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Tuesday, June 5, 2012

Ministry wise impact on environment Part II ( revisit 10,000mw hydropower dream and cap polluters to keep bhutan green: experts tells moea)

The government’s plan to develop 10,000MW of hydropower by 2020 has come in the way for the Ministry of Economic Affairs (MOEA) to declare itself as an environment-friendly ministry.

Together with hydropower, the burgeoning number of industries and mines also contribute negatively to the environment.
According to a reference group that studied the impact on the environment from works carried out by each of the 10 ministries, hydropower infrastructure development has been having increasing impacts on the environmental through deforestation, land and biodiversity degradation and pollution.
According to the reference group, alternative options for this is to include strategies on compliance with environmental management plan, have budgetary support in place for environmental and social services and mandatory strategic assessment of hydropower development projects.
“Alternative opportunities and mitigation measures adopted and implemented will reduce cumulative environmental and social impacts,” states the framework.
Another issue raised by the reference group is the pressure on limited land resources to rehabilitate and resettle affected communities as a result of accelerated hydropower development.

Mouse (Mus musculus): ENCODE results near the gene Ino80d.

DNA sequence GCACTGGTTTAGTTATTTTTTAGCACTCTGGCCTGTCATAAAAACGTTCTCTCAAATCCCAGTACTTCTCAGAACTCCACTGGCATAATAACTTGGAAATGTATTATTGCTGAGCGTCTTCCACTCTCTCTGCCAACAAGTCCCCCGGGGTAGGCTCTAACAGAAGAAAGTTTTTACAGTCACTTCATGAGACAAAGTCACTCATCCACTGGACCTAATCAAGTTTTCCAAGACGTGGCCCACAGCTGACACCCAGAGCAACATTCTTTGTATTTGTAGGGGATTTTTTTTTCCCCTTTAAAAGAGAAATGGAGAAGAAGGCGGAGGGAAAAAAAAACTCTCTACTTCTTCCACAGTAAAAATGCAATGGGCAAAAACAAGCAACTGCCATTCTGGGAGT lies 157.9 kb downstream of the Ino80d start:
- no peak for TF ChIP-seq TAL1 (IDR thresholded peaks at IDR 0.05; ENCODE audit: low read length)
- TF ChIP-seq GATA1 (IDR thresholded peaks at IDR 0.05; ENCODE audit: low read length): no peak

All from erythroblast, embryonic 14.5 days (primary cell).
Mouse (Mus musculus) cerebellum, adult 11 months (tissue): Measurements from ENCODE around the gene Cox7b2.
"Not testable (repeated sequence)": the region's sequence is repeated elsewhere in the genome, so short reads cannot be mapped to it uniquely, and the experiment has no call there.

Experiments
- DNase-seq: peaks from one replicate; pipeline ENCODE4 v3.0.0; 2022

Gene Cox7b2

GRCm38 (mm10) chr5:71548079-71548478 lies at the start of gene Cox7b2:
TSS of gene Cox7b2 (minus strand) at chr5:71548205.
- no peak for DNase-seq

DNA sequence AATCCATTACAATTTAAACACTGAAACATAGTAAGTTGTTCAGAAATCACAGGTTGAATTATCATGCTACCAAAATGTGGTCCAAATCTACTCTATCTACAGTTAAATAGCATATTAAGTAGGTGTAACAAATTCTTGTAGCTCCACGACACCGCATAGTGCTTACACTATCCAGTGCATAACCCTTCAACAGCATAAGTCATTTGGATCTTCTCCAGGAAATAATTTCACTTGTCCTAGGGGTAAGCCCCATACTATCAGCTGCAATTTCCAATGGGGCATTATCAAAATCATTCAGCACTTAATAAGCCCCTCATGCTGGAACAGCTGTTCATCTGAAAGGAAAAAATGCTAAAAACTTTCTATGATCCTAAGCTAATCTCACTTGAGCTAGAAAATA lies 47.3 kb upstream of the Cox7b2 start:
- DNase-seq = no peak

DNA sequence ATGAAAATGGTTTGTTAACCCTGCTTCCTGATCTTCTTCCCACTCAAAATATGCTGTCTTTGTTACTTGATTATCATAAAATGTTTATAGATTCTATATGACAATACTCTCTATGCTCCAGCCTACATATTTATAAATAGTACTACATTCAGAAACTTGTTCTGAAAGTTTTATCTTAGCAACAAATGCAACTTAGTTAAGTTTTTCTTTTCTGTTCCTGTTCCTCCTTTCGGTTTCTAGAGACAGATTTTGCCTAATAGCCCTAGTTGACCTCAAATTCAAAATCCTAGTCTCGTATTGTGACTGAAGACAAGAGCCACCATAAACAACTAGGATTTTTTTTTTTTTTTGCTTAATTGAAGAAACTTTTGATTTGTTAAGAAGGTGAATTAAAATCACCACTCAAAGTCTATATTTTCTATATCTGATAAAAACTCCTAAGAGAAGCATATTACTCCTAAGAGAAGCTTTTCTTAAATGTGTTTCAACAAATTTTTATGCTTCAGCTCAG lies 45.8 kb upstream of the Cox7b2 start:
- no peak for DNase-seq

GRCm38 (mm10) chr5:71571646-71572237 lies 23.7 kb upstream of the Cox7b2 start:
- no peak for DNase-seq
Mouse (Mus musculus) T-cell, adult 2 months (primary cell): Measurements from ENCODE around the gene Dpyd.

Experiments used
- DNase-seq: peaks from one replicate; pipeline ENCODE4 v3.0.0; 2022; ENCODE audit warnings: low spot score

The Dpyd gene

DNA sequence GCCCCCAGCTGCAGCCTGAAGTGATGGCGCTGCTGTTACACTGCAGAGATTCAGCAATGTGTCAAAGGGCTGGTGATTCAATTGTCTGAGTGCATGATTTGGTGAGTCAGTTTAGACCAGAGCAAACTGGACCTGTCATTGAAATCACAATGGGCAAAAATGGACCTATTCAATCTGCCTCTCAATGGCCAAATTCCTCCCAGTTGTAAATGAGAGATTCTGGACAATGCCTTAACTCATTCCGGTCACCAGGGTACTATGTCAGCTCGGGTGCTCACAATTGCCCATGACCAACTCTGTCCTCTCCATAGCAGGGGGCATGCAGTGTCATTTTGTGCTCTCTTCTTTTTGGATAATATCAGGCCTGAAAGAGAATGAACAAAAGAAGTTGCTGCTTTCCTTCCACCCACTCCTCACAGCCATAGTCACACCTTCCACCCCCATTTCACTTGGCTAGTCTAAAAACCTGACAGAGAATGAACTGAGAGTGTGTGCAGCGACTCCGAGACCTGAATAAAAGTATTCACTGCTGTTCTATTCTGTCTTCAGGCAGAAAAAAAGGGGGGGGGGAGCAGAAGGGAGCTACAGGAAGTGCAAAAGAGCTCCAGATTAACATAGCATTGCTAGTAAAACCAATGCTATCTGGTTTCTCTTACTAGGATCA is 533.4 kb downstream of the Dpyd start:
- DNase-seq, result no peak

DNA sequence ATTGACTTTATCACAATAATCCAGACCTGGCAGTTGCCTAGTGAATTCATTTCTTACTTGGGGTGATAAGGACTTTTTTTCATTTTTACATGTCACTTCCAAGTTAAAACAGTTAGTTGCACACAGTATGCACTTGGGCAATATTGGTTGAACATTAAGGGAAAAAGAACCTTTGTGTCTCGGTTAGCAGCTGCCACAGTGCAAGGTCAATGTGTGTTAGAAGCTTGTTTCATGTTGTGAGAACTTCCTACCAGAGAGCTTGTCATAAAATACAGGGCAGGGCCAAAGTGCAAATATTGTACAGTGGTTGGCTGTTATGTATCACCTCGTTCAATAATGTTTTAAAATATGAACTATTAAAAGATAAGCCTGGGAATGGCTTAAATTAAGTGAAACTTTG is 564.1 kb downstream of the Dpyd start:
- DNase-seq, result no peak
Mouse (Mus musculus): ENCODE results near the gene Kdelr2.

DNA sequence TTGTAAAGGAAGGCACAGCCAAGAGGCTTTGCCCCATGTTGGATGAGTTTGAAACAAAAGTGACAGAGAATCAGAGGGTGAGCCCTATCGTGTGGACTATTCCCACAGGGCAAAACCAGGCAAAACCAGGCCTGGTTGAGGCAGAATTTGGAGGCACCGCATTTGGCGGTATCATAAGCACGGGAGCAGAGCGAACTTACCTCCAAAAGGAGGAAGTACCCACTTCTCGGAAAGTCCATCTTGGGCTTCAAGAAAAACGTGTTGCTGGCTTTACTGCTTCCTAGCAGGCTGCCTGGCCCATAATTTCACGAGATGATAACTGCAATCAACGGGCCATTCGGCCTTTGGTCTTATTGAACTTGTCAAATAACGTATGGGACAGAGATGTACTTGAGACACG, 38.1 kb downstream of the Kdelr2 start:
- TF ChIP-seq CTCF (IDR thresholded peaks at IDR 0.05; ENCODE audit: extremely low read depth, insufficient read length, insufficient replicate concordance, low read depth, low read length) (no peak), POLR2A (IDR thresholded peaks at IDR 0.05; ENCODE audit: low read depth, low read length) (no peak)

The group has come up with various alternative options that would not only benefit the environment but also the families that will be affected.
Some of the alternative options include integrating development of hydropower projects, developing common corridors with multi-circuit transmission lines in line with National Transmission Grid MasterPlan and reassessing of the 10,000 MW target.
This would not only reduce the impact on the environment but also reduce rehabilitation and resettlement issues.
Another issue was the mining sector which also has a huge impact on the environment.
The mining sector causes major deforestation and changes in the land and land use features.
The group attributed this to the huge domestic demand of construction materials in the construction industry.
It is aggravated by the demand of minerals and construction materials from outside the country and the booming hydropower project constructions.
“It not only has environmental impacts like pollution of air, water and soil but also has health impacts,” sates the framework.
It has been recommended that activities on environment restoration bond covering full cost of closing, cleaning and rehabilitation and redevelopment of sites be included in the coming five-year plan.
Another noticeable pressure is the pollution from industrial wastes, air pollution and greenhouse gas emissions.
“The generation of solid waste, pollutants and effluents by the industries has been increasing while contamination of air and water bodies downstream affects human health and eco-system,” says the reference group.
The reference group recommends a series of alternative options to be mainstreamed in the coming plan.
These include construction of sanitary landfills, promoting green and eco-friendly industries, and promoting cap and trade system for large industry polluters.
The group also identified environmental impacts due to increase in the use of POL products which was a result of increasing number of vehicles and construction machineries.
The alternative option that can be mainstreamed in the coming plan is to improve the quality of POL products, especially fossil fuel quality.
“There is also a need of policy intervention to reduce the import of vehicles and introduce hybrid cars,” states the framework.
It has also been found that import of unnecessary packaging materials created waste generation and wastes such as batteries and lubricants were not properly managed.

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